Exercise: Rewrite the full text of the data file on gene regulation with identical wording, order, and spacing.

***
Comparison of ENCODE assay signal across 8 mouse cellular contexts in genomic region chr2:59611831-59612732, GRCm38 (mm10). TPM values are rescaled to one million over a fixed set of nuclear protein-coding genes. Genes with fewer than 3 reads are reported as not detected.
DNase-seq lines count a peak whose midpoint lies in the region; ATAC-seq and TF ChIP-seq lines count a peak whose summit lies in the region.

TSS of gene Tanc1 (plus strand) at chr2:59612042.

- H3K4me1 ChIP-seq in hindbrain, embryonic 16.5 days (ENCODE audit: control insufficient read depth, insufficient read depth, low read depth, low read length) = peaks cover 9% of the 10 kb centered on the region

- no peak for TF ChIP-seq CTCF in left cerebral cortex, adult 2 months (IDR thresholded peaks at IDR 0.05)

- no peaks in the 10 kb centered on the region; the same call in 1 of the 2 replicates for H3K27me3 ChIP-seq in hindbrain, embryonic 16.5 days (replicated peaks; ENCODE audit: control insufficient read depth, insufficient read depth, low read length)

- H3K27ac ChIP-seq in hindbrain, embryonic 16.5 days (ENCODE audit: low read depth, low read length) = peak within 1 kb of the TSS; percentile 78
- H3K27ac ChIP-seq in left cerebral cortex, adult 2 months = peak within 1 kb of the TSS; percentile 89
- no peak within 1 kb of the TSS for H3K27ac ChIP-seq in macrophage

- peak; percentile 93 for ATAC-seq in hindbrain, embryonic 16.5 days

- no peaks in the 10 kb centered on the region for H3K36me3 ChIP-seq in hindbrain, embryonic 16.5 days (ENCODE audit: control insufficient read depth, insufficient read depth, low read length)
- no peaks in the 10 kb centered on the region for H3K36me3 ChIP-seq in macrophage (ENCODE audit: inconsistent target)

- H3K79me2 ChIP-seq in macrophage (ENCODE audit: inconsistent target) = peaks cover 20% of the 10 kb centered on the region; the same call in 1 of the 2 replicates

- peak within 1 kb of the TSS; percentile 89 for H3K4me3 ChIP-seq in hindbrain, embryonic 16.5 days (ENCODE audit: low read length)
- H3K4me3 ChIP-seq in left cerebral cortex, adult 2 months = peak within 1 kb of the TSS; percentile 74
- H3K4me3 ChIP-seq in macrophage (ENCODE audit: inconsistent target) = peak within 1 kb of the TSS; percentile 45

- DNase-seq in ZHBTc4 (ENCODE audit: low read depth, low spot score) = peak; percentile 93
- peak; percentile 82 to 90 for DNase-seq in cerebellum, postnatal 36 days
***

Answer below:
Comparison of ENCODE assay signal across 8 mouse cellular contexts in genomic region chr2:59611831-59612732, GRCm38 (mm10). TPM values are rescaled to one million over a fixed set of nuclear protein-coding genes. Genes with fewer than 3 reads are reported as not detected.
DNase-seq lines count a peak whose midpoint lies in the region; ATAC-seq and TF ChIP-seq lines count a peak whose summit lies in the region.

TSS of gene Tanc1 (plus strand) at chr2:59612042.

- H3K4me1 ChIP-seq in hindbrain, embryonic 16.5 days (ENCODE audit: control insufficient read depth, insufficient read depth, low read depth, low read length) = peaks cover 9% of the 10 kb centered on the region

- no peak for TF ChIP-seq CTCF in left cerebral cortex, adult 2 months (IDR thresholded peaks at IDR 0.05)

- no peaks in the 10 kb centered on the region; the same call in 1 of the 2 replicates for H3K27me3 ChIP-seq in hindbrain, embryonic 16.5 days (replicated peaks; ENCODE audit: control insufficient read depth, insufficient read depth, low read length)

- H3K27ac ChIP-seq in hindbrain, embryonic 16.5 days (ENCODE audit: low read depth, low read length) = peak within 1 kb of the TSS; percentile 78
- H3K27ac ChIP-seq in left cerebral cortex, adult 2 months = peak within 1 kb of the TSS; percentile 89
- no peak within 1 kb of the TSS for H3K27ac ChIP-seq in macrophage

- peak; percentile 93 for ATAC-seq in hindbrain, embryonic 16.5 days

- no peaks in the 10 kb centered on the region for H3K36me3 ChIP-seq in hindbrain, embryonic 16.5 days (ENCODE audit: control insufficient read depth, insufficient read depth, low read length)
- no peaks in the 10 kb centered on the region for H3K36me3 ChIP-seq in macrophage (ENCODE audit: inconsistent target)

- H3K79me2 ChIP-seq in macrophage (ENCODE audit: inconsistent target) = peaks cover 20% of the 10 kb centered on the region; the same call in 1 of the 2 replicates

- peak within 1 kb of the TSS; percentile 89 for H3K4me3 ChIP-seq in hindbrain, embryonic 16.5 days (ENCODE audit: low read length)
- H3K4me3 ChIP-seq in left cerebral cortex, adult 2 months = peak within 1 kb of the TSS; percentile 74
- H3K4me3 ChIP-seq in macrophage (ENCODE audit: inconsistent target) = peak within 1 kb of the TSS; percentile 45

- DNase-seq in ZHBTc4 (ENCODE audit: low read depth, low spot score) = peak; percentile 93
- peak; percentile 82 to 90 for DNase-seq in cerebellum, postnatal 36 days